This blog is intended to go along with Population: An Introduction to Concepts and Issues, by John R. Weeks, published by Cengage Learning. The latest edition is the 12th (it came out in 2015), but this blog is meant to complement any edition of the book by showing the way in which demographic issues are regularly in the news.

If you are a user of my textbook and would like to suggest a blog post idea, please email me at: john.weeks@sdsu.edu

Thursday, June 11, 2015

Will an Aging Population be the Death of the UK's Economy?

Thanks to Abu Doaud for weighing in on the issue of how terrible an aging population is by linking us to an article with the rather startling headline: "A devastating Credit Suisse note says Britain's economy is screwed." The assessment comes from Amlan Roy, who is Managing Director and Head, Global Demographics and Pensions Research for the Investment Banking Division of Credit Suisse in London. 
He concludes, in part, that the ageing population of the UK is making the economy unsustainable, absent of some major change in demographics. "Health and pension promises towards older people pose a serious future challenge to the UK's financial sustainability," his note to investors says.
The takeaway here is that if your priority is economic growth and low unemployment, then everything UKIP and the Conservatives have been saying about immigration has turned out to be totally wrong.
This is not a new insight from Roy. A quick Google search suggests that he has been talking about this issue for awhile now. If we just look at his economic analysis, he uses the old and tired idea that as people get older, they get tired and are less productive. That may be true in an agricultural society, but not in a technological society, where retirement of people may lead to corporate brain drain, as the AARP has been saying. Indeed, the UK has lifted its mandatory retirement age and recently raised the age at which full pensions are on offer. In particular, they changed the old system by which women (who, of course, outlive men by several years on average) could retire at age 60, while men had to wait until age 65.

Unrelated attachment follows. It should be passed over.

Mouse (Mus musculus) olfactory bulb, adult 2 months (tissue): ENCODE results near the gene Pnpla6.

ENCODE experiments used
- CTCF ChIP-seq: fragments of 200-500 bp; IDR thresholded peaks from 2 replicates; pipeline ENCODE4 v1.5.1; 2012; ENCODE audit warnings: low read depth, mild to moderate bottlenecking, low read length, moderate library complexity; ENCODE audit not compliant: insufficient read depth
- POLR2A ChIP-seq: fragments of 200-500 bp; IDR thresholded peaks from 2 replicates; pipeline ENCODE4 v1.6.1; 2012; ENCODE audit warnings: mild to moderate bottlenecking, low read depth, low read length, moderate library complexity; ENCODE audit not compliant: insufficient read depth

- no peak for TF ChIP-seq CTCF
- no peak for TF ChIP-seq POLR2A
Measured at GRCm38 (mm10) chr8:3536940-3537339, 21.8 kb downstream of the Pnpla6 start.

The real message of Roy's report is, as the reporter notes, to keep the UK mindful of the importance of immigrants, given the mounting opposition to the rise in the number of immigrants to the UK. 
The solution to the problem — and we're quoting Roy a little out of context here — is to let more immigrants in: "Immigrants into the UK also tend to be younger. In the UK, 81.2% of migrants are of working age (i.e., 15-64 years old), compared to 65% in the total population. Most of them are also gainfully employed."
Roy is himself the very kind of immigrant of whom he speaks, having migrated to the UK from India by way of a doctorate at the University of Iowa in the US. An interesting demographic aspect to the perception that any country is being taken over by immigrants is, of course, the fact that they tend to have more kids than non-immigrants. This is certainly true in the UK, according to the National Office of Statistics. And, of course, that is the trade-off that any society has to make when it comes to migration policy.

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